Erickson - The Concise Dictionary of Christian Theology

Millard J. Erickson - The Concise Dictionary of Christian Theology

Millard J. Erickson - The Concise Dictionary of Christian Theology

Revised Edition. – Crossway Publishers, 2001. – 224 p.
ISBN-10:‎ 1581342810
ISBN-13:‎ 978-1581342819
Every teacher of theology has had students raise their hands during a lecture to ask for an explanation of a theological term. Sometimes, however, a student sits silently, puzzling over the meaning of such a word or the identity of a scholar mentioned in the lecture.
This book is intended to be a companion to the study of theology. It is planned as a resource to be kept close at hand during class sessions and independent reading, readily available for reference. It was first conceived of during the writing of Christian Theology, when it became apparent that inclusion of complete explanations would make the manuscript unduly cumbersome. At least in part, it is designed to be a supplement to that work.
Since the first edition of this book was published, much has happened in the world of theology and of intellectual endeavor in general. This edition seeks to bring the original dictionary up to date by supplementing it with pertinent ideas and persons from the past fifteen years. At the same time, since I have found that most students have greater familiarity with recent thought than with earlier historical figures and movements, I have retained the emphasis upon the first nineteen centuries of the Christian era.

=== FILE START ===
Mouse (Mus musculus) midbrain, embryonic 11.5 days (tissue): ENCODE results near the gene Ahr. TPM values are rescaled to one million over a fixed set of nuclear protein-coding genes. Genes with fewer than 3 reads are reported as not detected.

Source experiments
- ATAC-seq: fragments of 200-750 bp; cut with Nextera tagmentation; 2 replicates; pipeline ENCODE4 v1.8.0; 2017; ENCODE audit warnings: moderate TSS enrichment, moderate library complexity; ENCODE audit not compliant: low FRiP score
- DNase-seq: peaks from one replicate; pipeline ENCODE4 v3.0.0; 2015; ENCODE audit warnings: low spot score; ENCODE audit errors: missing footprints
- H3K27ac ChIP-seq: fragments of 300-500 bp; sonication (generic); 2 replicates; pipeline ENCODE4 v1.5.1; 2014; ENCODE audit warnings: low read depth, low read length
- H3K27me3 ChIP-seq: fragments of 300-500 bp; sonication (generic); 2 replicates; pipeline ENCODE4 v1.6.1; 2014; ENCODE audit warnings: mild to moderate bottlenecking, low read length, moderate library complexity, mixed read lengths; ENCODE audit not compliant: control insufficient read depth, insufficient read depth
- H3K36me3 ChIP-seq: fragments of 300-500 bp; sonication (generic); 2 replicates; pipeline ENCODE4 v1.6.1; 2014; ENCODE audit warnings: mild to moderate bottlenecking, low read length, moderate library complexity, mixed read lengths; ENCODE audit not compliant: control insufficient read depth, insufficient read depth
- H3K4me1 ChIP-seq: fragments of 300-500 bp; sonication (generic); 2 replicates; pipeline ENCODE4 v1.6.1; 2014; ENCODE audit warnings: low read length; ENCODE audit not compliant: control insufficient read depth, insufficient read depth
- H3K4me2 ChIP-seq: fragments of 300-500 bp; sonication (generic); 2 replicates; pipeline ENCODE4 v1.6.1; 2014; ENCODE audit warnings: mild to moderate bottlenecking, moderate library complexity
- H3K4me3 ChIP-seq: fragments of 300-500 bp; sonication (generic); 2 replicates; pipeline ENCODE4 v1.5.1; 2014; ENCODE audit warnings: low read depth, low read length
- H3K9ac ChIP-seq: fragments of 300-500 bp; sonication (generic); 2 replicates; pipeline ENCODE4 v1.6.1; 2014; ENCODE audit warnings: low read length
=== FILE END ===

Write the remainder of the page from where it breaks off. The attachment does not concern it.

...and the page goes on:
A number of persons have contributed to the production of this volume. I must especially acknowledge the countless students whose spoken or unspoken question, “What does that mean?” has furnished impetus for the writing of this book. My research assistant, Bonnie Goding, did much of the work of compiling the original word list. Pat Krohn typed the entire manuscript. Ray Wiersma edited the original edition and Ted Griffin the revised edition. I am appreciative to Crossway Books and its Vice President of Editorial, Mr. Marvin Padgett, for publishing this revised edition and once again making it available to students of theology.
Asking questions about theological matters is a very good thing. Getting correct answers to those questions is even better. May this book contribute to both of those ends.
* * *
Jah (or Yah)
A shortened form of Yahweh (Exod. 15:2; 17:16).
A term used by medieval theologians to refer to the supposed location of souls who after death do not deserve to go to either heaven or hell. There are two limbos: limbus patrum and limbus infantium.
The father of a family or chief of a tribe. The title is used of Abraham, Isaac, Jacob, and Jacob’s sons, especially Joseph. It is also used in the Roman Catholic and Eastern Orthodox churches of bishops who have been exalted over other bishops. In particular, in the Eastern Orthodox churches a patriarch is a bishop in an especially significant city.


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